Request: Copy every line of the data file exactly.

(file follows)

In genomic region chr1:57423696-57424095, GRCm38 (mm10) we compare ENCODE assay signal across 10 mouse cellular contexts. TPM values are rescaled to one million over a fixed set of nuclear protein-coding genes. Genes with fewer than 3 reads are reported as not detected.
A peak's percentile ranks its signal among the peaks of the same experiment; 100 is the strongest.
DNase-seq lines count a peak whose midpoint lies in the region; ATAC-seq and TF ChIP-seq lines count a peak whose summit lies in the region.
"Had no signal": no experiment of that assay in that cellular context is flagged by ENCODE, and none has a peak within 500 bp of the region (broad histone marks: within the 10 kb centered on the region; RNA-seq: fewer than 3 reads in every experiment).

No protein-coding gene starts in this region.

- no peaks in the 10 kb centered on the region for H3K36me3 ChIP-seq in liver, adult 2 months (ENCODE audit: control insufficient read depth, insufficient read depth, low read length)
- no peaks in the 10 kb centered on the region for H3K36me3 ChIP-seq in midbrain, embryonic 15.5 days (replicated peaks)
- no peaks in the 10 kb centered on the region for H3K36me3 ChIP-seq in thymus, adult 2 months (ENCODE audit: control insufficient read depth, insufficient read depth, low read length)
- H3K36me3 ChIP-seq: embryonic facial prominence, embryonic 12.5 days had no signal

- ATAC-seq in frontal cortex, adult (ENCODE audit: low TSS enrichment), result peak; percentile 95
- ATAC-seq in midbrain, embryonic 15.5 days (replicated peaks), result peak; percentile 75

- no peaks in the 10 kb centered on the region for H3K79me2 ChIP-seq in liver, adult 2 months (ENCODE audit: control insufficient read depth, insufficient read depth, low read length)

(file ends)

In genomic region chr1:57423696-57424095, GRCm38 (mm10) we compare ENCODE assay signal across 10 mouse cellular contexts. TPM values are rescaled to one million over a fixed set of nuclear protein-coding genes. Genes with fewer than 3 reads are reported as not detected.
A peak's percentile ranks its signal among the peaks of the same experiment; 100 is the strongest.
DNase-seq lines count a peak whose midpoint lies in the region; ATAC-seq and TF ChIP-seq lines count a peak whose summit lies in the region.
"Had no signal": no experiment of that assay in that cellular context is flagged by ENCODE, and none has a peak within 500 bp of the region (broad histone marks: within the 10 kb centered on the region; RNA-seq: fewer than 3 reads in every experiment).

No protein-coding gene starts in this region.

- no peaks in the 10 kb centered on the region for H3K36me3 ChIP-seq in liver, adult 2 months (ENCODE audit: control insufficient read depth, insufficient read depth, low read length)
- no peaks in the 10 kb centered on the region for H3K36me3 ChIP-seq in midbrain, embryonic 15.5 days (replicated peaks)
- no peaks in the 10 kb centered on the region for H3K36me3 ChIP-seq in thymus, adult 2 months (ENCODE audit: control insufficient read depth, insufficient read depth, low read length)
- H3K36me3 ChIP-seq: embryonic facial prominence, embryonic 12.5 days had no signal

- ATAC-seq in frontal cortex, adult (ENCODE audit: low TSS enrichment), result peak; percentile 95
- ATAC-seq in midbrain, embryonic 15.5 days (replicated peaks), result peak; percentile 75

- no peaks in the 10 kb centered on the region for H3K79me2 ChIP-seq in liver, adult 2 months (ENCODE audit: control insufficient read depth, insufficient read depth, low read length)